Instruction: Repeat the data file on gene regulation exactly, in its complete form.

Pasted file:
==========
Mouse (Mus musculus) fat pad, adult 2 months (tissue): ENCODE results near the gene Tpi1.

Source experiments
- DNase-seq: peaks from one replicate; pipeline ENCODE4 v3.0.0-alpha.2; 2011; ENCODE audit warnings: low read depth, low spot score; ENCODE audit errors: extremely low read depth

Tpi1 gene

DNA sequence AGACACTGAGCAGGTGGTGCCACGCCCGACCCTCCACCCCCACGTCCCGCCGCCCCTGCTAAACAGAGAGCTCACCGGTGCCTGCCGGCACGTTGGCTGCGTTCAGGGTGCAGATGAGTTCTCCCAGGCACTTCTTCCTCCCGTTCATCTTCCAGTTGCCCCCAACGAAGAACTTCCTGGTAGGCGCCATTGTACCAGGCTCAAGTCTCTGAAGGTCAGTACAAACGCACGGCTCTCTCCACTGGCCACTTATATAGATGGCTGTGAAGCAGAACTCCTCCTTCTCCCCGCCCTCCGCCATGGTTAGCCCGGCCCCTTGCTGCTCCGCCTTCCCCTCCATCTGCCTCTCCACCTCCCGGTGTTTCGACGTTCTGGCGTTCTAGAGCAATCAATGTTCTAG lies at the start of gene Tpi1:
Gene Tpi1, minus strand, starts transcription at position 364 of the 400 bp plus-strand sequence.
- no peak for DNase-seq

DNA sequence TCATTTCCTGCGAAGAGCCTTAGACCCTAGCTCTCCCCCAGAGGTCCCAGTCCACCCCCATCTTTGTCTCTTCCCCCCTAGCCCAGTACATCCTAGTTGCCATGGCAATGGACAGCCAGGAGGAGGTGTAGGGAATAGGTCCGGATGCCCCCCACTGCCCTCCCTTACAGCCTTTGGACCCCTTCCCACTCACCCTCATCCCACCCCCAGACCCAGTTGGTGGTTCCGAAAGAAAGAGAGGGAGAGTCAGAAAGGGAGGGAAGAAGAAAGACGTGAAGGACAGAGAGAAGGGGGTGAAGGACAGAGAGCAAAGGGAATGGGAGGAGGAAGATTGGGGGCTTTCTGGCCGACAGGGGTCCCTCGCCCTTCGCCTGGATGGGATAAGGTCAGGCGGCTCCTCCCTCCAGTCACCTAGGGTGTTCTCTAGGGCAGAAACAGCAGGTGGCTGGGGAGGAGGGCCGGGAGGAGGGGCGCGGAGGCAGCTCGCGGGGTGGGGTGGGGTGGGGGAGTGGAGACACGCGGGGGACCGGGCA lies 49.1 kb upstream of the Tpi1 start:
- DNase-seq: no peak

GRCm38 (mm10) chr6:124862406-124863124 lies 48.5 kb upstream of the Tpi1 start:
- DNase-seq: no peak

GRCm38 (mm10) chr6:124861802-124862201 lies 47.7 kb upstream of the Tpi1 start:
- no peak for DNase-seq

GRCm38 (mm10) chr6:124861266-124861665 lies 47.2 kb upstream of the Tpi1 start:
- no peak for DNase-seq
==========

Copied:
Mouse (Mus musculus) fat pad, adult 2 months (tissue): ENCODE results near the gene Tpi1.

Source experiments
- DNase-seq: peaks from one replicate; pipeline ENCODE4 v3.0.0-alpha.2; 2011; ENCODE audit warnings: low read depth, low spot score; ENCODE audit errors: extremely low read depth

Tpi1 gene

DNA sequence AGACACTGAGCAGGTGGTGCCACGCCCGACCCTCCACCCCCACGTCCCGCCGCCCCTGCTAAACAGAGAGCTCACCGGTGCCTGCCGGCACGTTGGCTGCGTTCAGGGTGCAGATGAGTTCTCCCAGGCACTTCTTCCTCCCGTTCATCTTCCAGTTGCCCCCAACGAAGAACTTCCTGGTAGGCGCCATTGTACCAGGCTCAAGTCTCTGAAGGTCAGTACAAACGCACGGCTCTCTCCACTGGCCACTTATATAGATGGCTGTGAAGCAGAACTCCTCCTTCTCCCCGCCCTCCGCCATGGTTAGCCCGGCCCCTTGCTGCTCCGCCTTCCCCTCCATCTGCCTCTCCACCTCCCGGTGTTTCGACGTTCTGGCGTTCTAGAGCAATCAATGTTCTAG lies at the start of gene Tpi1:
Gene Tpi1, minus strand, starts transcription at position 364 of the 400 bp plus-strand sequence.
- no peak for DNase-seq

DNA sequence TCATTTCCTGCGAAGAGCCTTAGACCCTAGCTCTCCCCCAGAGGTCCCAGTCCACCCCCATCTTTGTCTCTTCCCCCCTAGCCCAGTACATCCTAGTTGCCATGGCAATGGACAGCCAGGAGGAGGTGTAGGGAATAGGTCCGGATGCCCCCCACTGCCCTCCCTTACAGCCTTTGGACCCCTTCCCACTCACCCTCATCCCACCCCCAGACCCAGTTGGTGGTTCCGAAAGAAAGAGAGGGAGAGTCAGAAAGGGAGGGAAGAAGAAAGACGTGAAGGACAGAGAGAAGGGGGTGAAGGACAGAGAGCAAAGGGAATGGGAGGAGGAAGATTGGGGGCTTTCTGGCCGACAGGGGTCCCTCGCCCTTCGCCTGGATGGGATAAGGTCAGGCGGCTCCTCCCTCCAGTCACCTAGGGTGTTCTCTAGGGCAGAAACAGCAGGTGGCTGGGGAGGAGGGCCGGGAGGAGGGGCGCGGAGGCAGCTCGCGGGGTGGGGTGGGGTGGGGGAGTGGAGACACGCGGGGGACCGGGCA lies 49.1 kb upstream of the Tpi1 start:
- DNase-seq: no peak

GRCm38 (mm10) chr6:124862406-124863124 lies 48.5 kb upstream of the Tpi1 start:
- DNase-seq: no peak

GRCm38 (mm10) chr6:124861802-124862201 lies 47.7 kb upstream of the Tpi1 start:
- no peak for DNase-seq

GRCm38 (mm10) chr6:124861266-124861665 lies 47.2 kb upstream of the Tpi1 start:
- no peak for DNase-seq